Once you understand how acne forms, you will be in control of your own skin. (Please note that this is my understanding only for non-hormonal acne based on articles I've previously read since my college days.)
I will try to make this as simple as possible with only the important parts.
Acne starts from the combination of a hair follicle, hair, and a sebaceous gland that produces sebum (which is all in a pore), a little moisturizing friend that can become an enemy real fast when it loses control and mixes with other particles and bacteria. Sebum fills up the hair follicle (think of the hair follicle as the flower stem standing straight up in a Corona beer bottle). The sebum fills up the space around the flower stem that is standing up straight. When this space gets completely filled it overflows to the surface of the skin (for this beer metaphor, the flowers and buds are affected), giving you a healthy glowing look (a feature of normal skin types that doesn't require as much pore maintenance). If your skin is well hydrated (hello, hydrating essences, toners, emulsions, face masks, and everything hydrating!), then your sebaceous glands don't need to work so hard to moisturize your skin.
Skin sheds from the inside out. New skin cells contain a nucleus that flattens over time and eventually disappears as the skin cell travels through multiple skin layers to the surface of the skin. Dead skin cells contain no nucleus and are ready to fall off the skin (exfoliators, happy hi!!). For this, just imagine layers of marbles. New skin cells are the perfectly round marbles and dead skin cells are the flat marbles that sit at the bottom of many fish tanks. The flat marbles rest on the round marbles.
As dead skin cells shed and sift to the surface of the skin, they become more sticky as they are mixed with the sebum that is already in the hair follicle. At this point, the pore becomes clogged, but we don't know that (welcome, exfoliators and oil cleansers)! It still looks normal from the outside because the changes are all inside the pore. However, now, the dead skin cells and sebum cannot escape the pore. P. acnes, a common bacteria that sits in the pore, loves sebum. It eats sebum and thrives. During this stage, the bacteria is contained in the pore, so it does not affect the surface of the skin (shows that when you control sebum, you can thus control the activity of the bacteria that lives in your pores).
Corneocytes (a mixture of sebum and loose dead skin cells) contribute to whiteheads and blackheads, which are a buildup of thick corneocytes (pore strips and packs, huge hi!). Whiteheads happen when the pore is narrow or closed. This is also called a closed comedone. Blackheads happen when the pore is open and is exposed to oxygen. This is called an open comedone.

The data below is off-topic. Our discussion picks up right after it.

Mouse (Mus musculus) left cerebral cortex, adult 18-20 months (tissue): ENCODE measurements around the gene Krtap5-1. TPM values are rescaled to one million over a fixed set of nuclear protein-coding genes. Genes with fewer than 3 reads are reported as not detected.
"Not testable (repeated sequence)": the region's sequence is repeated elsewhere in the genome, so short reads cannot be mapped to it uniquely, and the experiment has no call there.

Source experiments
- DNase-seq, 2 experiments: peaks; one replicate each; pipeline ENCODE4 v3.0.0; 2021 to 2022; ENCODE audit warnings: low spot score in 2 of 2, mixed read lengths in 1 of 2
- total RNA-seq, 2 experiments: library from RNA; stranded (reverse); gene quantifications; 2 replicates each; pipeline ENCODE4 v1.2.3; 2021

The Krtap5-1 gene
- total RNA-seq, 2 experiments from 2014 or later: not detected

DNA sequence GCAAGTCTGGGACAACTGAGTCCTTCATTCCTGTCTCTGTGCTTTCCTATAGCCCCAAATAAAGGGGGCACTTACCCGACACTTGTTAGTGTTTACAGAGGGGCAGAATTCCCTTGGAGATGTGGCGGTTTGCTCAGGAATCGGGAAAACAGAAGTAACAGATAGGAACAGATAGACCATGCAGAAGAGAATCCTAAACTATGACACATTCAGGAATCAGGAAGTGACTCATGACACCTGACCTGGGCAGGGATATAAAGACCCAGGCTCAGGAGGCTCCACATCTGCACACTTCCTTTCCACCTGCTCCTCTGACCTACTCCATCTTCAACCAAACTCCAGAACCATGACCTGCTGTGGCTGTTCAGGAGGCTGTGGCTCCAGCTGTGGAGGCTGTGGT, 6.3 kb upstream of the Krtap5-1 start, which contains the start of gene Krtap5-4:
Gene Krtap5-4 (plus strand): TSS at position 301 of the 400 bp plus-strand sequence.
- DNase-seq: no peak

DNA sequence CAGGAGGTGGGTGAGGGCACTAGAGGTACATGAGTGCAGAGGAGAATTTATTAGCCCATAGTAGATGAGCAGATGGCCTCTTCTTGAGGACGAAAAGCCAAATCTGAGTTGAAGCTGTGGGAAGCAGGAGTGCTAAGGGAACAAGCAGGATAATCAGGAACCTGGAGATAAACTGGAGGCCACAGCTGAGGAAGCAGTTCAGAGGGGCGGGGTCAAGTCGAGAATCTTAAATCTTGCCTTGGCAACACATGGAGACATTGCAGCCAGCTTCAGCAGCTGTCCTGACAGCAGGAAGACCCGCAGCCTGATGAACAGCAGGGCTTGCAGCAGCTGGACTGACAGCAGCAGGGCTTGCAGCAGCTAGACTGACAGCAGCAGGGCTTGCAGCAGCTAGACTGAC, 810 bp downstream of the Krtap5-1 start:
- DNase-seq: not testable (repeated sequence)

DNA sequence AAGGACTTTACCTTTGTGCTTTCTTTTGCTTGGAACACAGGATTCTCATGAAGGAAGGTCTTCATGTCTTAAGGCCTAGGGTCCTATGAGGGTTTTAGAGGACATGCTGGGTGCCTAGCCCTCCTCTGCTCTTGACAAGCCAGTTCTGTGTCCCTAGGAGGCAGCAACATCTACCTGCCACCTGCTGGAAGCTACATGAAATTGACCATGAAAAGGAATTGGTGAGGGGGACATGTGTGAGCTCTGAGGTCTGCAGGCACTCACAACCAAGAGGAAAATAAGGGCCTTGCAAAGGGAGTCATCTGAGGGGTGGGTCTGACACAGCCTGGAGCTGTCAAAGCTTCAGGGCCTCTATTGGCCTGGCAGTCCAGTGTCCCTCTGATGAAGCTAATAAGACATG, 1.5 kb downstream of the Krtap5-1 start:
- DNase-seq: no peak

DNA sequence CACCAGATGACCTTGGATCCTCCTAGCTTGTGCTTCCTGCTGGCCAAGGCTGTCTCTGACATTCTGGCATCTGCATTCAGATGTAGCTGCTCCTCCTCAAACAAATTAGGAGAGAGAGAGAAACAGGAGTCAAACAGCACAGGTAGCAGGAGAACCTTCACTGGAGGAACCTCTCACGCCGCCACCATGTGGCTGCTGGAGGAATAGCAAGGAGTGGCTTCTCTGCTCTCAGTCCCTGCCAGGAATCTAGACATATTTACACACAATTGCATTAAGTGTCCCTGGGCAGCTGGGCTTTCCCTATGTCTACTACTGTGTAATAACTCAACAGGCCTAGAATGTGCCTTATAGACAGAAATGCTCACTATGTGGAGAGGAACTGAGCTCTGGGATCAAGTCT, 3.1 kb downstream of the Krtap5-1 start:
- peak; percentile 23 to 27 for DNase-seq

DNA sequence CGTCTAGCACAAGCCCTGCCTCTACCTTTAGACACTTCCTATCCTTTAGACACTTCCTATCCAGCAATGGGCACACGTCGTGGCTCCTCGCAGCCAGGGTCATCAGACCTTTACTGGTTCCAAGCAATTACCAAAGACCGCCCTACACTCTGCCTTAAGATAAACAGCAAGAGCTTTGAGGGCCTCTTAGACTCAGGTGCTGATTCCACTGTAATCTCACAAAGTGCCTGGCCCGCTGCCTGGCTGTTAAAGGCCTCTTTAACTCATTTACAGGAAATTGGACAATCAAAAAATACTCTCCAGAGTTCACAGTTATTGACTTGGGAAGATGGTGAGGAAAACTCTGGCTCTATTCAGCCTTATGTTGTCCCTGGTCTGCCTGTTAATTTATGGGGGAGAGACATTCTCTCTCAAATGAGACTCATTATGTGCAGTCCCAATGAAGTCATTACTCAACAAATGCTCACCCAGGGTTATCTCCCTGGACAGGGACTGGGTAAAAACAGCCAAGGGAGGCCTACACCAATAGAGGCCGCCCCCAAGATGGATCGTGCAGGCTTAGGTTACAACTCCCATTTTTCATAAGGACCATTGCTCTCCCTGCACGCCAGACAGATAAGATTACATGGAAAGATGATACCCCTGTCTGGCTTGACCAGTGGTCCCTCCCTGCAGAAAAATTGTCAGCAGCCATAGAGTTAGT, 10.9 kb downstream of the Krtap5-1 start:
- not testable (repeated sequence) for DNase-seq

Blackheads and whiteheads can become infected if the bacteria is able to spread to the surrounding cells right next to the pore that is clogged. When corneocytes build up and apply too much pressure to the pore, the pore breaks and the infected mixture of bacteria and sebum spreads to the nearby skin areas (if we continue with the beer metaphor - if the beer bottle is sitting on a table, think of the table as the surrounding skin, although the table would ideally be at the same level of the opening of the bottle), which causes pimples. A pimple begins as a red bump first, and after white blood cells have killed off the bacteria in the pore, that yucky white pus forms, which is the remaining dead white skin cells and a major tempter of those who like to pop them (please use an extractor and not your fingers!). If the mixture of bacteria and sebum infect the skin deeper, crater scars form, which require more than just cleaning - now the skin needs to be repaired (snail extract, hi!).
Do you now have a better understanding of how acne develops? Maybe because I have a background in science, I am a person who needs to know the whys and understand what is going on with everything before I can do a good job. Because I truly care about skin and think that is is a main focal point for beauty, I read into this stuff a lot. Once I know, I act on it and use my products with a strategy in mind. I always strive to prevent problems from happening, so I make sure that my pores are clean by stabilizing the hydration level of my skin. When I see that I have a red bump, I know that it means I've been slacking in keeping my face clean and hydrated. I let my skin talk to me, and I act accordingly. Once I act accordingly and understand what my skin needs, I learn how to prevent, prevent, prevent, and prevent even further. I like to ignore the suggested doses and "times a week" that packaging tells me. If I have a lot of whiteheads one week, I use the nose strip 4 times a week. I make sure to think about my skin and my skin only, and I cater to my skin and my skin only when using products. Micro-diagnosing, see?
I hope I got you to think about your skin more in a logical and scientific manner! Skincare is all about science as so much R&D is required to make quality skincare products that truly work. If anything is unclear or you have any questions, please leave me a comment and let me know! I try my best to respond as quickly as possible because as I've mentioned before, your skin is aging every minute! Don't put off taking care of your skin! :)